Tropical Depression One-E will move through an environment somewhat favorable for intensification during the next 24 hours.  The depression will move over water where the Sea Surface Temperature is near 26.5°C.  It will move under the western end of an upper level ridge over the Eastern North Pacific Ocean.  The ridge will produce southerly winds which will blow toward the top of the circulation.  Those winds will cause moderate vertical wind shear and they will inhibit intensification.  Conditions could be favorable enough to allow Tropical Depression One-E to strengthen into a tropical storm during the next 24 hours.  The depression will move over cooler Sea Surface Temperatures later on Sunday, which will cause it to weaken.

Tropical Depression One-E will move around the western end of a high pressure system over the Eastern North Pacific Ocean during the next 24 hours.  The high will steer the depression toward the northwest on Saturday.  A second high pressure system over the North Pacific Ocean will block the northward movement of the depression later on Sunday.  The second high will steer the depression more toward the west later in the weekend.

Possible Tropical Development

A tropical cyclone could possibly form south of Baja California during the next few days.  The system has been designated as Invest 90E.  At 2:00 p.m. EDT on Thursday the center of Invest 90E was located at latitude 10.2°N and longitude 111.7°W which put it about 870 miles (1405 km) south of the southern tip of Baja California.  It was moving toward the west at 9 mp.h. (15 km/h).  The maximum sustained wind speed was 30 m.p.h. (50 km/h) and there were wind gusts to 40 m.p.h. (65 km/h).  The minimum surface pressure was 1008 mb.

An area of thunderstorms has persisted south of Baja California for the past several days.  More thunderstorms developed on Thursday.  Visible satellite images indicated that the thunderstorms were organizing into bands and there was some counterclockwise rotation of the bands around a center of circulation.  There appeared to be a low level center of circulation.  However, there were not enough thunderstorms around the center of circulation for the system to be classified as a tropical cyclone.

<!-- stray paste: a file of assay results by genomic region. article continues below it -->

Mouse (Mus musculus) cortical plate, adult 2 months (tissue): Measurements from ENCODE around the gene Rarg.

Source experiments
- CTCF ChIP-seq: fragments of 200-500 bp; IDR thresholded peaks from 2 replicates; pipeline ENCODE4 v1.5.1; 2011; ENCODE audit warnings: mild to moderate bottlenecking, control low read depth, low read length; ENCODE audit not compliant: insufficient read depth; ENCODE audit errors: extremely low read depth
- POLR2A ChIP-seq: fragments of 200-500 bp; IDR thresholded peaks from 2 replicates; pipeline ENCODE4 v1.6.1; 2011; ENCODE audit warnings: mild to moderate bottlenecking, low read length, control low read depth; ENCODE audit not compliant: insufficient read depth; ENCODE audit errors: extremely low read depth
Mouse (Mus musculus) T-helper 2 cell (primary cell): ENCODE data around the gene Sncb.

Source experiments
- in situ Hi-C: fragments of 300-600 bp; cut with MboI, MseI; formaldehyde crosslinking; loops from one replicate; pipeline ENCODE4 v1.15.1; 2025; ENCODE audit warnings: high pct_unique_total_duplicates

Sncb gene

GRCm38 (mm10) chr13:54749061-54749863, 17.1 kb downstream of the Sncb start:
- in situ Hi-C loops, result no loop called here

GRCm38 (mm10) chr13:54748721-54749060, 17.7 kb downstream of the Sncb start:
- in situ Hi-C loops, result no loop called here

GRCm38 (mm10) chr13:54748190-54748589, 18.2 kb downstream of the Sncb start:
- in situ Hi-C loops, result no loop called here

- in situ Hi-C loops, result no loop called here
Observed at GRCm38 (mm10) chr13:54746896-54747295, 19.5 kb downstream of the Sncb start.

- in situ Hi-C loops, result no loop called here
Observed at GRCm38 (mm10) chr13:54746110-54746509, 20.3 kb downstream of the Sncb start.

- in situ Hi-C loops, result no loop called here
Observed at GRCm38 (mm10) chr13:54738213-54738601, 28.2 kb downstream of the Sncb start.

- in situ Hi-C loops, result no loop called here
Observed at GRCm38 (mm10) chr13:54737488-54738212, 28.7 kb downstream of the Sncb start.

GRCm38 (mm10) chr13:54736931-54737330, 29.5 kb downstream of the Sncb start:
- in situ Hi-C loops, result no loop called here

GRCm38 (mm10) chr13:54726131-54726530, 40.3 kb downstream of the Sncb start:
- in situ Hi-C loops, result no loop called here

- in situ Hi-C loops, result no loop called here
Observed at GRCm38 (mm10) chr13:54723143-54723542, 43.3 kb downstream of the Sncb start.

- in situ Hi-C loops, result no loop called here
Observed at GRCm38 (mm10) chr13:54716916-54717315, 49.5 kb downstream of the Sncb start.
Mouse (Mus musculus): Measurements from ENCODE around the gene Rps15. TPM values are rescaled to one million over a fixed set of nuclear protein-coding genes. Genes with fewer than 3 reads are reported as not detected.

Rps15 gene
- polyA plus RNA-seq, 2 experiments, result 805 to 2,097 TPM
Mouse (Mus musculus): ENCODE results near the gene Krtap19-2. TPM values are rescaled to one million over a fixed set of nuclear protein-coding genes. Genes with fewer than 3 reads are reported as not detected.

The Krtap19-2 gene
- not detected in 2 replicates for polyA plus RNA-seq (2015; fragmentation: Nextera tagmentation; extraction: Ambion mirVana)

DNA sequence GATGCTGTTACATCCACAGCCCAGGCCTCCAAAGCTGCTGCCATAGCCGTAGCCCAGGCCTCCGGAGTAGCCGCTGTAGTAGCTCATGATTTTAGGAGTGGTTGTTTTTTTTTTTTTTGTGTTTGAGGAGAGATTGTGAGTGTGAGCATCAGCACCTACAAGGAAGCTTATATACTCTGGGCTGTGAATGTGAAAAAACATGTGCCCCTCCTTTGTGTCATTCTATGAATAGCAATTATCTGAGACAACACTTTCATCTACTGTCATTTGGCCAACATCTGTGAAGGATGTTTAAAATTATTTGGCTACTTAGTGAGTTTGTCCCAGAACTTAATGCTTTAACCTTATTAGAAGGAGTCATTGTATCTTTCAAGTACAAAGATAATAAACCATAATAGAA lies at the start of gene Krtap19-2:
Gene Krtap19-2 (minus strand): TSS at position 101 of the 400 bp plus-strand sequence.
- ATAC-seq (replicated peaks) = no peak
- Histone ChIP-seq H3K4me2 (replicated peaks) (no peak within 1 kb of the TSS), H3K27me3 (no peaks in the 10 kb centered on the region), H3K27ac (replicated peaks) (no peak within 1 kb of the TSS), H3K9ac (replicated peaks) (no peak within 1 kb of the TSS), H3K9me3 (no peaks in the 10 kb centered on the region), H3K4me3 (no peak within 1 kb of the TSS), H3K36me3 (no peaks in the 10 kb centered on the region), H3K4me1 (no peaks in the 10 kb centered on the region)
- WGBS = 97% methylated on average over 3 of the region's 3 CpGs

Invest 90E will move through an environment somewhat favorable for the formation of a tropical cyclone during the next 48 hours.  it will move over water where the Sea Surface Temperature is near 29°C.  Invest 90E will move under the western end of an upper level ridge over the Eastern North Pacific Ocean.  The ridge will produce southerly winds which will blow across the top of the system.  Those winds will cause moderate vertical wind shear and they will inhibit the formation of a tropical cyclone.   If the strength of the upper level wind diminishes slightly, then the environment will become more favorable for the formation of a tropical cyclone.  The National Hurricane Center indicated that the probability of formation of a tropical cyclone during the next two days was 40%.

Invest 90E will move around the western end of a high pressure system over the far Eastern North Pacific Ocean during the next several days.  The high will steer the system toward the northwest.  On its anticipated track Invest 90E will remain well to the southwest of Baja California during the weekend.

TD 20-E Strengthens into Tropical Storm Raymond

Tropical Depression Twenty-E strengthened into Tropical Storm Raymond on Friday morning.  At 10:00 a.m. EST on Friday the center of Tropical Storm Raymond was located at latitude 14.1°N and longitude 108.8°W which put it about 610 miles (985 km) south of the southern tip of Baja California.  Raymond was moving toward the north-northwest at 7 m.p.h. (11 km/h).  The maximum sustained wind speed was 45 m.p.h. (75 km/h) and there were wind gusts to 60 m.p.h. (95 km/h).  The minimum surface pressure was 1005 mb.

The circulation around Tropical Storm Raymond exhibited greater organization on Friday morning.  More thunderstorms developed close to the center of circulation.  Storms near the center of circulation were generating upper level divergence which was pumping mass away from the tropical storm.  The distribution of thunderstorms was asymmetrical.  More of the stronger thunderstorms were forming in bands in the eastern half of the circulation.  There were fewer thunderstorms in the bands around the western side of Raymond.  Winds to tropical storm force extended out 60 miles (95 km) in the eastern half of the tropical storm.  Wind speeds on the western side of the circulation were mostly less than tropical storm force.

Tropical Storm Raymond will move through an environment favorable for intensification during the next 24 hours.  Raymond will move over water where the Sea Surface Temperature is near 29°C.  it will move through a region where the upper level winds are weak and there will be little vertical wind shear.  Tropical Storm Raymond is likely to intensify during the next 24 hours and it could strengthen into a hurricane.

Tropical Storm Raymond will move around the western side of a ridge of high pressure over Mexico.  The ridge will steer Raymond toward the north during the next several days.  On its anticipated track Tropical Storm Raymond will move slowly toward the southern tip of Baja California.

Tropical Depression Twenty-E Forms South of Baja California